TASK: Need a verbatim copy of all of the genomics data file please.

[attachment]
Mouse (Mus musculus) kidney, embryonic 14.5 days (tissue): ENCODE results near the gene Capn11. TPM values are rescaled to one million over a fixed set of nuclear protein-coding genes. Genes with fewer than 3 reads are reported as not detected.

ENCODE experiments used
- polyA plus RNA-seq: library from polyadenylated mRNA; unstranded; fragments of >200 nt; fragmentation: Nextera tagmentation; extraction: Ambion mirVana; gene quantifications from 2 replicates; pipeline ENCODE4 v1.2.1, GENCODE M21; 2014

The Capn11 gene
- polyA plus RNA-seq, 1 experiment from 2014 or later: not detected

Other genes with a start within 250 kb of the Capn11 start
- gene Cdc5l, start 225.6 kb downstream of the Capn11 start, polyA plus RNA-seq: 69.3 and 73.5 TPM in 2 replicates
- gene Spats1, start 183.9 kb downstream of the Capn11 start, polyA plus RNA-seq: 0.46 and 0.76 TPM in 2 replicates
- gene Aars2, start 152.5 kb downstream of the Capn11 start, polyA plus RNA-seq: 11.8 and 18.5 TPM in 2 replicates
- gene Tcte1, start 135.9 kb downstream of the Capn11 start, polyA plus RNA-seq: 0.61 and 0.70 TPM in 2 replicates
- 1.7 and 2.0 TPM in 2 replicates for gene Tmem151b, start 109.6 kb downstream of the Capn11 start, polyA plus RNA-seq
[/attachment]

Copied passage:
Mouse (Mus musculus) kidney, embryonic 14.5 days (tissue): ENCODE results near the gene Capn11. TPM values are rescaled to one million over a fixed set of nuclear protein-coding genes. Genes with fewer than 3 reads are reported as not detected.

ENCODE experiments used
- polyA plus RNA-seq: library from polyadenylated mRNA; unstranded; fragments of >200 nt; fragmentation: Nextera tagmentation; extraction: Ambion mirVana; gene quantifications from 2 replicates; pipeline ENCODE4 v1.2.1, GENCODE M21; 2014

The Capn11 gene
- polyA plus RNA-seq, 1 experiment from 2014 or later: not detected

Other genes with a start within 250 kb of the Capn11 start
- gene Cdc5l, start 225.6 kb downstream of the Capn11 start, polyA plus RNA-seq: 69.3 and 73.5 TPM in 2 replicates
- gene Spats1, start 183.9 kb downstream of the Capn11 start, polyA plus RNA-seq: 0.46 and 0.76 TPM in 2 replicates
- gene Aars2, start 152.5 kb downstream of the Capn11 start, polyA plus RNA-seq: 11.8 and 18.5 TPM in 2 replicates
- gene Tcte1, start 135.9 kb downstream of the Capn11 start, polyA plus RNA-seq: 0.61 and 0.70 TPM in 2 replicates
- 1.7 and 2.0 TPM in 2 replicates for gene Tmem151b, start 109.6 kb downstream of the Capn11 start, polyA plus RNA-seq